Merging back to the highway is a task that’s easily accomplished. The little hatch picks up speed with relative ease and quickly settles into a swift, gentle cruise. It’s quiet too, wind noises are nicely kept outside, although the tyre and road noise have somehow found their way inside. Still, it isn’t too much of a bother because a good conversation or good music will make you forget the noise. Does anyone still drive alone without the stereo turned on?
The ride is comfortable enough. That said, Thai’s tarmac is better maintained than what you would get in Malaysia. Still, nothing is perfect; there are patches of rough undulations that catch the suspension napping, more so in the back than in the front. While the driver might feel that the spring and dampers have plenty of travel, it is the rear passengers that have to content with the firm suspension, absorbing some of the road in their behinds.
Alas, all of the drive is done on the very long and very straight highways. Where have all the yawning curves and the tight bends have gone? Pity.
That the Jazz does feel like a shortened City comes as no surprise. After all, it is the Honda City that is based off the Jazz that you see here. The ample legroom and the comfortable shoulder space are all too familiar, with the exception of the Jazz offering more head room. Combine that with the Ultra Seats, which allows the bench to fold up, it is possible for a three-footer to stand inside without needing to hunch.
Some measurements for you to digest: the Jazz is 3,955mm long, 1,694mm wide and 1,524mm tall. This makes the Jazz 460mm shorter from nose to tail; evident with the lack of a boot. And this hatch is 1mm slimmer while being 54mm taller when compared to its sedan sibling. And if you must know, the third generation Jazz measures about the same as the second-generation Jazz; the new one only 55mm longer.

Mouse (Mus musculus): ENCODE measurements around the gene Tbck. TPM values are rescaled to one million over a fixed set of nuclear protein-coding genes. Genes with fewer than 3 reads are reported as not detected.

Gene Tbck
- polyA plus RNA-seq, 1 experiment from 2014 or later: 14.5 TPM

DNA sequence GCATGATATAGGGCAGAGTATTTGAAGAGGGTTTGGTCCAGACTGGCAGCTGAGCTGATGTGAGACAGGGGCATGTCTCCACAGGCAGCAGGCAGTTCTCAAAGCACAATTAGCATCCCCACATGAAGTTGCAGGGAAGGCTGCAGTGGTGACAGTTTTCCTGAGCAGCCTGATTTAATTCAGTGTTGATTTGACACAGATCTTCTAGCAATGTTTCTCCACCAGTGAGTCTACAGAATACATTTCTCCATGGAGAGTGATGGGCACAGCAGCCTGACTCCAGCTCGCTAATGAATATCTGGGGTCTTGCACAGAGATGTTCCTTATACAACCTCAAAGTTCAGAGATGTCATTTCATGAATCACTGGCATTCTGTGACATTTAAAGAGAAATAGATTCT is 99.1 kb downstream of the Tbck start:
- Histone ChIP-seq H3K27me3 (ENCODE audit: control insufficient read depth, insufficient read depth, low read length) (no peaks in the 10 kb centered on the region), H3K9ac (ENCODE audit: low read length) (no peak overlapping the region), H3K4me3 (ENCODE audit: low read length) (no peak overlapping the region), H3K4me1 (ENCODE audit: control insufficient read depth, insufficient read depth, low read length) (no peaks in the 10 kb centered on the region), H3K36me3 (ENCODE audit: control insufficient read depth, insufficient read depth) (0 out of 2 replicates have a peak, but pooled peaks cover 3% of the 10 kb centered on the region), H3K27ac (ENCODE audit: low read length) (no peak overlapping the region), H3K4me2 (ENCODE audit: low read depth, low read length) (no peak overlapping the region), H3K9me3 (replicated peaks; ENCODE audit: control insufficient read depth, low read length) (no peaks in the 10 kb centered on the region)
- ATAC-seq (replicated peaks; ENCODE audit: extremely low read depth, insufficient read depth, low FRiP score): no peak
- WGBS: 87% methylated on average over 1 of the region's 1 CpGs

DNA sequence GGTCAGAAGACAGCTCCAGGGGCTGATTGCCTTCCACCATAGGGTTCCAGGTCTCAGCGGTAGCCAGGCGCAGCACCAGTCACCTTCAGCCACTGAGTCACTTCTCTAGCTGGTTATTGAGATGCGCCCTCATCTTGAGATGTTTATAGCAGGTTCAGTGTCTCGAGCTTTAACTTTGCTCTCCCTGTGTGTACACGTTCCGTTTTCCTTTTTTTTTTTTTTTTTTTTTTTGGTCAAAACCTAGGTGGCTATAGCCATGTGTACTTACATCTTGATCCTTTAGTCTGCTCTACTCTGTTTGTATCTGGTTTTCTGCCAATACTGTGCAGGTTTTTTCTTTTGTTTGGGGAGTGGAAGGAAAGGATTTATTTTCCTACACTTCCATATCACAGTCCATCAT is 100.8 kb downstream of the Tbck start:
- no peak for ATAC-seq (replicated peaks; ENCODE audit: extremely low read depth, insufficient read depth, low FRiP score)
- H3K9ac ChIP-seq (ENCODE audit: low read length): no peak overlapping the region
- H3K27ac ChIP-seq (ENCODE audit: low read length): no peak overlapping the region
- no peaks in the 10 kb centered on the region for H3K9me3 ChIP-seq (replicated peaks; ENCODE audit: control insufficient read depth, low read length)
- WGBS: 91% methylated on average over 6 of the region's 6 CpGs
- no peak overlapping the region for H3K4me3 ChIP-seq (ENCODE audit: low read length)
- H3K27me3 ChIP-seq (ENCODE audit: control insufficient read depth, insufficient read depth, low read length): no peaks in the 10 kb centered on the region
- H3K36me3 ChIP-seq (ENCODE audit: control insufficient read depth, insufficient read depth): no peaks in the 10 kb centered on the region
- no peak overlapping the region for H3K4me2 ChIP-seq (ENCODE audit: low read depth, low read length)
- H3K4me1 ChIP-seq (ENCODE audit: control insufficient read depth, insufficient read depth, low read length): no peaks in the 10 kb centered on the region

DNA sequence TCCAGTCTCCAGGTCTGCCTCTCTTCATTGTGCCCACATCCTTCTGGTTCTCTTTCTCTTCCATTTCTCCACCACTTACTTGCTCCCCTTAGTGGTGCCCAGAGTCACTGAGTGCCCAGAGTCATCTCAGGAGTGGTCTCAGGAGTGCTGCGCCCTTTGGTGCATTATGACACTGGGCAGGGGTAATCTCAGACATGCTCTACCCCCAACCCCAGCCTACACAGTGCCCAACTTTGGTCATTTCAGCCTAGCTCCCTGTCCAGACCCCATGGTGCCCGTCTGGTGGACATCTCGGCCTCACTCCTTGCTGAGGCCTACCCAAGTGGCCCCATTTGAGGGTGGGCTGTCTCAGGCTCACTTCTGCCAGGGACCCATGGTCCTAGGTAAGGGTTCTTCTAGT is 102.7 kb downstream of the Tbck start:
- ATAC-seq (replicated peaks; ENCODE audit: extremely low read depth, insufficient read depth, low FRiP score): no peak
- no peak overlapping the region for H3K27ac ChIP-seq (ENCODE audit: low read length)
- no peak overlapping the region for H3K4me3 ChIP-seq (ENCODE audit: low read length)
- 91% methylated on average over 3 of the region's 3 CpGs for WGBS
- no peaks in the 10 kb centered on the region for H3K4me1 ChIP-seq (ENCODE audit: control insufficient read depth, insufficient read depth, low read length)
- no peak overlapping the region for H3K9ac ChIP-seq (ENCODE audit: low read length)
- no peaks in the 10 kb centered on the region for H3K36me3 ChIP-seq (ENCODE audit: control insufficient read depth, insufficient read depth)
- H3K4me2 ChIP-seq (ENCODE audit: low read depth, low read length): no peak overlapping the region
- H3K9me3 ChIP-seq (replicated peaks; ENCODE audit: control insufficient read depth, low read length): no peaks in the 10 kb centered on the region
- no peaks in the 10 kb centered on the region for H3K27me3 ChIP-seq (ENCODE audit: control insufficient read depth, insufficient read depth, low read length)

Overall, this new Jazz seems to have shed its cutesy looks of the previous generation. The new one looks to have matured. Chiseled flanks and wrap-around lights injects a sporty vibe into the metal, even without wearing the body kit. 
While the exterior forges its own design path, the interior mirrors all you can find in the City, with a few exceptions. The Jazz you see here is specced for the Thai market; ours will be slightly different. 
What can be confirmed is that the Malaysian-specced Jazz will not come with paddle shifters – when was the last time you used it with a CVT, eh? The top-spec Jazz V will be offered with a seven-inch display audio, touch panel air conditioning, smart entry with push start button, six airbags, Vehicle Stability Assist, Hill Start Assist and ABS; to name a few. The other two will be the mid-spec Jazz E and the base-spec Jazz S, which deletes some of the items that comes in the V. 
The one thing left on everyone’s mind is just how much this hatchback will cost. The lowest Honda Malaysia has ever priced the Jazz is at RM74,813.50 (OTR with insurance) and sources say that the third-generation Honda Jazz will not stray too far. If that is the case, then the new Jazz will be playing all the right kind of music.

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On Sale
To be confirm
1,497cc, PGM-F1 (Programmed Fuel Injection), i-VTEC, inline 4, DOHC, 16 valves, 118bhp@6600rpm, 145Nm@4600rpm
Continuous Variable Transmission, front-wheel drive